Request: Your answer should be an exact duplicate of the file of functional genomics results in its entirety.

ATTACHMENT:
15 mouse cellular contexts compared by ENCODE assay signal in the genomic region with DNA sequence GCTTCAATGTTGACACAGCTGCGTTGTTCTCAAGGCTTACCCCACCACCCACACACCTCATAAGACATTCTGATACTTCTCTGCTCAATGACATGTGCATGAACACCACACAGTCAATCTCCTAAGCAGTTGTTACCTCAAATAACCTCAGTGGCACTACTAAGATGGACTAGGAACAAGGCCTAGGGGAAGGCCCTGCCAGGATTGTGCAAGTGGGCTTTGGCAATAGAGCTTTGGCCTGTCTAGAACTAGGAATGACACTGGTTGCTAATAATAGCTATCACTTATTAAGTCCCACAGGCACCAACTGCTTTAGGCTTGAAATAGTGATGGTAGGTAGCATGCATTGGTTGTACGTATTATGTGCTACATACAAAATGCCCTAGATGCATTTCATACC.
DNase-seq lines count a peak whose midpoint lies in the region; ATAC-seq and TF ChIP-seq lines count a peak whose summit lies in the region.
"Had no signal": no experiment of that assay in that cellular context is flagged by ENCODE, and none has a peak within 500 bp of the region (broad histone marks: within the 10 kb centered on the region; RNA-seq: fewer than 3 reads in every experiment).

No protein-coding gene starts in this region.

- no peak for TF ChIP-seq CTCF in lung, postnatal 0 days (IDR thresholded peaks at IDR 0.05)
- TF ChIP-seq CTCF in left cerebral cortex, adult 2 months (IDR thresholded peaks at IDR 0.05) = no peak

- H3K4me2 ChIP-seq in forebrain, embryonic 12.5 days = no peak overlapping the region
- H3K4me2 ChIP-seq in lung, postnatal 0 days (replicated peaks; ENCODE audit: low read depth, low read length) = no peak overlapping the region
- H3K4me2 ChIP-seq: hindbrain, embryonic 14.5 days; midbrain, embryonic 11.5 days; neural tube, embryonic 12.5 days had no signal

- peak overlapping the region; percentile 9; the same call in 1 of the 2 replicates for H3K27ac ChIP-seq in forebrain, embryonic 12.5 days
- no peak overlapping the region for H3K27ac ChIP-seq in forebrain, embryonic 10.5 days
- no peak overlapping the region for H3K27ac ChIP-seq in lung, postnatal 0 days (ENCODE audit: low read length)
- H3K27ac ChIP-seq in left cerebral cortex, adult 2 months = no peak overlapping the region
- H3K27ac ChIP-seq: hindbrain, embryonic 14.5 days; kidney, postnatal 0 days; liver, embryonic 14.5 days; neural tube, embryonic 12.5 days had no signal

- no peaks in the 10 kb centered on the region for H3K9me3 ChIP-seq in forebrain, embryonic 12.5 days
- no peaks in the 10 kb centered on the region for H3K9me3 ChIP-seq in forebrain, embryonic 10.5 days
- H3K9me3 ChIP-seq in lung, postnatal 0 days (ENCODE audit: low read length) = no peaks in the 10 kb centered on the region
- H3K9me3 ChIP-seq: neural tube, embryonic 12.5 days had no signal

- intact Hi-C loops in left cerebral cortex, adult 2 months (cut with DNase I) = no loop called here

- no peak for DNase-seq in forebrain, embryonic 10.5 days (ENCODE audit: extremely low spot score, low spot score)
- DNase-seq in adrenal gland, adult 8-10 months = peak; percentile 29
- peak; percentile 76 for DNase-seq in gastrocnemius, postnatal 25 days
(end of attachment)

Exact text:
15 mouse cellular contexts compared by ENCODE assay signal in the genomic region with DNA sequence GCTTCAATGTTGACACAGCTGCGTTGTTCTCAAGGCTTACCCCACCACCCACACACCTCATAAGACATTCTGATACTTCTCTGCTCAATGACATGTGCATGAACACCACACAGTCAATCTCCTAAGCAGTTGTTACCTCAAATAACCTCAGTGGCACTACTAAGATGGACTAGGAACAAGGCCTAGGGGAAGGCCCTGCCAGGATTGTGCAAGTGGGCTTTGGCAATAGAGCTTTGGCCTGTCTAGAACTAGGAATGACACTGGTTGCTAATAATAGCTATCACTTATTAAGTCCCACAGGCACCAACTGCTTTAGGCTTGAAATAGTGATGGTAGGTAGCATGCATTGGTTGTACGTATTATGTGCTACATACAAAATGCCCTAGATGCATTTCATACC.
DNase-seq lines count a peak whose midpoint lies in the region; ATAC-seq and TF ChIP-seq lines count a peak whose summit lies in the region.
"Had no signal": no experiment of that assay in that cellular context is flagged by ENCODE, and none has a peak within 500 bp of the region (broad histone marks: within the 10 kb centered on the region; RNA-seq: fewer than 3 reads in every experiment).

No protein-coding gene starts in this region.

- no peak for TF ChIP-seq CTCF in lung, postnatal 0 days (IDR thresholded peaks at IDR 0.05)
- TF ChIP-seq CTCF in left cerebral cortex, adult 2 months (IDR thresholded peaks at IDR 0.05) = no peak

- H3K4me2 ChIP-seq in forebrain, embryonic 12.5 days = no peak overlapping the region
- H3K4me2 ChIP-seq in lung, postnatal 0 days (replicated peaks; ENCODE audit: low read depth, low read length) = no peak overlapping the region
- H3K4me2 ChIP-seq: hindbrain, embryonic 14.5 days; midbrain, embryonic 11.5 days; neural tube, embryonic 12.5 days had no signal

- peak overlapping the region; percentile 9; the same call in 1 of the 2 replicates for H3K27ac ChIP-seq in forebrain, embryonic 12.5 days
- no peak overlapping the region for H3K27ac ChIP-seq in forebrain, embryonic 10.5 days
- no peak overlapping the region for H3K27ac ChIP-seq in lung, postnatal 0 days (ENCODE audit: low read length)
- H3K27ac ChIP-seq in left cerebral cortex, adult 2 months = no peak overlapping the region
- H3K27ac ChIP-seq: hindbrain, embryonic 14.5 days; kidney, postnatal 0 days; liver, embryonic 14.5 days; neural tube, embryonic 12.5 days had no signal

- no peaks in the 10 kb centered on the region for H3K9me3 ChIP-seq in forebrain, embryonic 12.5 days
- no peaks in the 10 kb centered on the region for H3K9me3 ChIP-seq in forebrain, embryonic 10.5 days
- H3K9me3 ChIP-seq in lung, postnatal 0 days (ENCODE audit: low read length) = no peaks in the 10 kb centered on the region
- H3K9me3 ChIP-seq: neural tube, embryonic 12.5 days had no signal

- intact Hi-C loops in left cerebral cortex, adult 2 months (cut with DNase I) = no loop called here

- no peak for DNase-seq in forebrain, embryonic 10.5 days (ENCODE audit: extremely low spot score, low spot score)
- DNase-seq in adrenal gland, adult 8-10 months = peak; percentile 29
- peak; percentile 76 for DNase-seq in gastrocnemius, postnatal 25 days